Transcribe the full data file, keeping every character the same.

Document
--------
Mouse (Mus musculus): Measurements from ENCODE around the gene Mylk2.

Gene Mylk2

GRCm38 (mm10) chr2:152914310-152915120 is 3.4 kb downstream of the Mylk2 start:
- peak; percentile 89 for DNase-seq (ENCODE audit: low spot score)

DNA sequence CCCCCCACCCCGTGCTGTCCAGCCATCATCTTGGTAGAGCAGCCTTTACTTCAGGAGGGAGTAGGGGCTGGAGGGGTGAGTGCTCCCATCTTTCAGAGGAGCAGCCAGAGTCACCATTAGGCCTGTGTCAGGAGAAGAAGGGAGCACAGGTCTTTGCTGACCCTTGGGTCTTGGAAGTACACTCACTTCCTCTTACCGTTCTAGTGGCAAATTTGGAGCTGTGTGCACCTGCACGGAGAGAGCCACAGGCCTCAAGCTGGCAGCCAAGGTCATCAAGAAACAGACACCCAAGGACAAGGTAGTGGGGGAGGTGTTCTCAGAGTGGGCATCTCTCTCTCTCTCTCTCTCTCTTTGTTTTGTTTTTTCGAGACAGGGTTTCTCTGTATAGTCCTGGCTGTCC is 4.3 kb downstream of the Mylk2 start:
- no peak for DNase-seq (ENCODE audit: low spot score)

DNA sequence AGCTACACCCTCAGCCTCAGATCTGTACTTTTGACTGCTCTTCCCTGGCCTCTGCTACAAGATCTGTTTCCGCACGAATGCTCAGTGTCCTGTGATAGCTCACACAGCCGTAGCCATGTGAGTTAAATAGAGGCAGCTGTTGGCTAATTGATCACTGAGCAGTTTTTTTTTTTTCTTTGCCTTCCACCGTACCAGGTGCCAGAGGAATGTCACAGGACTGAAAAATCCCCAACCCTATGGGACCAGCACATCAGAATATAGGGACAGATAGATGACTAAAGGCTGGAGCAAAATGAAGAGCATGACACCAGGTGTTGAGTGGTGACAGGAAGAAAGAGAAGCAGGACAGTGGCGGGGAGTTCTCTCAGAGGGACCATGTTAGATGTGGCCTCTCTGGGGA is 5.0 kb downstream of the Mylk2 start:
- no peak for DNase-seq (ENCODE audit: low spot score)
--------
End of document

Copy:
Mouse (Mus musculus): Measurements from ENCODE around the gene Mylk2.

Gene Mylk2

GRCm38 (mm10) chr2:152914310-152915120 is 3.4 kb downstream of the Mylk2 start:
- peak; percentile 89 for DNase-seq (ENCODE audit: low spot score)

DNA sequence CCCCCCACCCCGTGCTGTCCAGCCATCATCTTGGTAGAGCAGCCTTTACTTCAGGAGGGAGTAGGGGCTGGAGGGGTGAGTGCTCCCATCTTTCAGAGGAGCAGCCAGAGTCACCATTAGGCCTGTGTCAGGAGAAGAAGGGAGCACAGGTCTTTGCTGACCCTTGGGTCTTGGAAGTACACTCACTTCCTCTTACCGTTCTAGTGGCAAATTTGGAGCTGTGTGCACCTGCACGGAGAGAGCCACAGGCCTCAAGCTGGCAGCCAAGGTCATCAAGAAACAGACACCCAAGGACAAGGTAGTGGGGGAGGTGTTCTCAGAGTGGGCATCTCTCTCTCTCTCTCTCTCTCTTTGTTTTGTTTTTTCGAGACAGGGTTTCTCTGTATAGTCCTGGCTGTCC is 4.3 kb downstream of the Mylk2 start:
- no peak for DNase-seq (ENCODE audit: low spot score)

DNA sequence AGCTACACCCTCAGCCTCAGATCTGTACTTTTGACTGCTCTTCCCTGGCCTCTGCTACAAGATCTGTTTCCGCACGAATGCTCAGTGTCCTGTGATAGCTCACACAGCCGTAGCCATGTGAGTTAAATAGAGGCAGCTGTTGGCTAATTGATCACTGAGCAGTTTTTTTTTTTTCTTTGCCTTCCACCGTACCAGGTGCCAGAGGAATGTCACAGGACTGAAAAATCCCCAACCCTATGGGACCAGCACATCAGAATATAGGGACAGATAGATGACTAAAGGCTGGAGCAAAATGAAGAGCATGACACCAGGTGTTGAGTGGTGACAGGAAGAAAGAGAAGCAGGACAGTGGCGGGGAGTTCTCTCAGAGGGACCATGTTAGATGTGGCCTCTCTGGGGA is 5.0 kb downstream of the Mylk2 start:
- no peak for DNase-seq (ENCODE audit: low spot score)